SharePoint’s OOTB capabilities, in conjunction with its’ integration with existing and 3rd party tools, allows for rapid deployment of a project transparency solution.
To better appreciate this, here’s a project transparency solution that my company recently deployed for the Washington DC Department of Transportation (DDOT). The purpose of this solution is to track DDOT’s ARRA projects in order to provide relevant and timely information to relevant stakeholders (general public, management and the respective project team).
At the highest level, everyone can see the dashboard for schedule, budget, overall performance and a list of all the projects. You can then drill down to a specific project to see more details about the project.
Each project has its’ own website that centralizes all project related information (schedule, budget, documents, etc.) that is accessible to relevant stakeholders. This also means that if you’re the project manager for example and log in to the project site, you would have more project specific information available to you compared to the general public.
The beauty of this project transparency solution is that as soon as relevant project information is updated, not only is it available at the project website, it rolls up to the higher level dashboard reflecting timely information.
Specifically, SharePoint was utilized because:
Functionality needed was available OOTB which allowed rapid deployment
- Built in authentication tools allowed the capability to define who has access to what information
- Provisioning independent project websites with pre-defined templates
Integration with existing tools
- Project related documents are stored in a central repository that can be opened from Microsoft Office tools like Word. In addition, version history is tracked that meets specific compliance requirements.
- Readily available third-party tools enabled the display of rich, graphical dashboards and integration of the project site with Microsoft Project. Project managers are able to use Microsoft Project to create their project schedule and publish it to the respective project site and synchronize information whenever a project resource updates information on the site.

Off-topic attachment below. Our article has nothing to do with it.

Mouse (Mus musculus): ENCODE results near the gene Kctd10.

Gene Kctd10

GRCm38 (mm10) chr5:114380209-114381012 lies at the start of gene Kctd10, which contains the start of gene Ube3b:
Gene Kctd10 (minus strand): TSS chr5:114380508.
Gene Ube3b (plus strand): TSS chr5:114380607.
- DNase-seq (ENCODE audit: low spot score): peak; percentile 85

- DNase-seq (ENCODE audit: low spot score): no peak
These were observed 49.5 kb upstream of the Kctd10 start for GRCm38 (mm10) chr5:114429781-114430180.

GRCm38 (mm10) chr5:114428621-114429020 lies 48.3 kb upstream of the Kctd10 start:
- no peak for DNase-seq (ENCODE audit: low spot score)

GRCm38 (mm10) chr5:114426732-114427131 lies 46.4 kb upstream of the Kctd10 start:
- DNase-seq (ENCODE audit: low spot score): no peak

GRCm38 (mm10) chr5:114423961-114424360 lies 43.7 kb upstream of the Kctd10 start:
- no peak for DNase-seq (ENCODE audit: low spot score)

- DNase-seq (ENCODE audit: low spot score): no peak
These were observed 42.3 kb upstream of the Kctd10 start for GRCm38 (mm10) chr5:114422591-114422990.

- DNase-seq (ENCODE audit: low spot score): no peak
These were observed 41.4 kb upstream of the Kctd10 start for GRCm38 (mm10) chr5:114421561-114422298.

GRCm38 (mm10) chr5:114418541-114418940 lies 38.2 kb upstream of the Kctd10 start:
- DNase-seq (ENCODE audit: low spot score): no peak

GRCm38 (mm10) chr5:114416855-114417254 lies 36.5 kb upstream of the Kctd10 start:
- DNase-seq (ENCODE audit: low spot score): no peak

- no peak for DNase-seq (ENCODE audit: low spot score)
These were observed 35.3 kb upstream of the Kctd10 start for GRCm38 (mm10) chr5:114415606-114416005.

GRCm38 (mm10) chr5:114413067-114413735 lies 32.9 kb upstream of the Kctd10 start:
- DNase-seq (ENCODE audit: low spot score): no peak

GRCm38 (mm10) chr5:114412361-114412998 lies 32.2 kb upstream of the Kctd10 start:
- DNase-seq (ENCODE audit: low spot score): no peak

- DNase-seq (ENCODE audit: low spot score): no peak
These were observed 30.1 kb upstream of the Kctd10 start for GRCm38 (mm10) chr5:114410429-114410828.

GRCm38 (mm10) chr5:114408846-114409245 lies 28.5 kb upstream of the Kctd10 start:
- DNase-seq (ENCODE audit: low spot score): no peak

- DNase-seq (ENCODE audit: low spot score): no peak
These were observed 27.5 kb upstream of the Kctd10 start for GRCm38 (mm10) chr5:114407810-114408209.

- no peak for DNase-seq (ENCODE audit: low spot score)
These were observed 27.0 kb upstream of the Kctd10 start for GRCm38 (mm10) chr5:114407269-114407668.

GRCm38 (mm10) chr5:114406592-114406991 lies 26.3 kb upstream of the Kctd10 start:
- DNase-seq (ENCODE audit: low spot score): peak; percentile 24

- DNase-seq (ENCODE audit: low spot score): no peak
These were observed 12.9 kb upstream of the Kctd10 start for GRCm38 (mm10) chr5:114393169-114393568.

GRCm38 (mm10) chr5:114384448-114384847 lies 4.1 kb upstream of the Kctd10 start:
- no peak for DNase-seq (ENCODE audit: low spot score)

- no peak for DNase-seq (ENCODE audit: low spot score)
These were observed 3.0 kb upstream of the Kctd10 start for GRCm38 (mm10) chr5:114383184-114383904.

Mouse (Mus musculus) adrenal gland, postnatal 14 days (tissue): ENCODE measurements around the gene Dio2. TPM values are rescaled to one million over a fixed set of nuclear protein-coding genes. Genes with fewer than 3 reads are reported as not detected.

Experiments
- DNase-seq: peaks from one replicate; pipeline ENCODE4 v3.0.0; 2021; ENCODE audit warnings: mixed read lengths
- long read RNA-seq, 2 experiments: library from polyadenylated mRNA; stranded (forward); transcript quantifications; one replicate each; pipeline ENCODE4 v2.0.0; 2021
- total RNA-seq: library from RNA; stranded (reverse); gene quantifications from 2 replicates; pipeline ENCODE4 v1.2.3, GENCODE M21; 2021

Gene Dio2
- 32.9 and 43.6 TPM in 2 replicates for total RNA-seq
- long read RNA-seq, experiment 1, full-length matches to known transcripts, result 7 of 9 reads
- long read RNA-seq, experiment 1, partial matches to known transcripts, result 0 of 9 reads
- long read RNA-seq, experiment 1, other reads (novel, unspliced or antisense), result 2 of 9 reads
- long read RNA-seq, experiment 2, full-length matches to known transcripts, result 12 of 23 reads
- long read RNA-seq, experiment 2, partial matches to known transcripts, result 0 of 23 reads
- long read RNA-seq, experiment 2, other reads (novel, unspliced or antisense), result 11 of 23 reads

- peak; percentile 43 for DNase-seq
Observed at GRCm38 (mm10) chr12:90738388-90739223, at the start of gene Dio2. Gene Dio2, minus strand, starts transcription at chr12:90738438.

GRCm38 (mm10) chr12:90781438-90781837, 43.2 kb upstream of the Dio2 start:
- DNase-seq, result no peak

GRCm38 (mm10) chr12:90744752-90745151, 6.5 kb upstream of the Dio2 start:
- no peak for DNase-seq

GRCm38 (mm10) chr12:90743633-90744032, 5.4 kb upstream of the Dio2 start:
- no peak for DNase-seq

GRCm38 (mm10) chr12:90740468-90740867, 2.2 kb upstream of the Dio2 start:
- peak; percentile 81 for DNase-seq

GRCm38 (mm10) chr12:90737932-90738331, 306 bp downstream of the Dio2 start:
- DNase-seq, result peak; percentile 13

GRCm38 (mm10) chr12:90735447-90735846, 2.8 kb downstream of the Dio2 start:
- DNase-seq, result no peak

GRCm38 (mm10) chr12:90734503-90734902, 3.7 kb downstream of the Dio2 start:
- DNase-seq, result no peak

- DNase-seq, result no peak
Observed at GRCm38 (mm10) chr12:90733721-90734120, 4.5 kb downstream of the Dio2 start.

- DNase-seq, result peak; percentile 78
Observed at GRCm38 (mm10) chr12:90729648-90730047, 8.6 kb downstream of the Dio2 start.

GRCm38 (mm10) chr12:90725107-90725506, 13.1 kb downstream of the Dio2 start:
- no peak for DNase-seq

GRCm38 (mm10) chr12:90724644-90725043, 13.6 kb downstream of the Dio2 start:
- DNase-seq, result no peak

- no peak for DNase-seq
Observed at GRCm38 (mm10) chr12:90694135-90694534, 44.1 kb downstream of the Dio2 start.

- Financial data from other systems can be integrated and made available in respective project sites.
All project related information is centralized
Don’t you love it when project information is scattered in repositories like your email inbox, network share, some website and maybe a thumb drive?.
Lower barrier to user adoption
Technologies that are being utilized (Web, Microsoft Office, Windows) are familiar to the majority of users and do not require learning complex toolsets.
This Is Just the Beginning
Isn’t SharePoint compelling? I don’t know about you but I sure don’t miss the days of manually putting together project status information and find out that it’s too late to address challenges that come up. How valuable would it be to take corrective actions early on? That can mean money saved, project delays prevented and improved customer satisfaction.
Looking at the big picture, it excites me to know that having relevant project processes and timely information available to stakeholders can greatly contribute to better accountability and project transparency.
Lastly, did you know that Recovery.gov is also powered by SharePoint?
About the Author
With over 15 years of experience in IT and Project Management, Dux has earned a reputation as among the leading experts in leveraging technology to enhance project management. He is currently a managing partner and the chief evangelist of Innovative-e where he mentors organizations on how to Deliver SharePoint Success and authoredSharePoint for Project Management published by O’Reilly Media.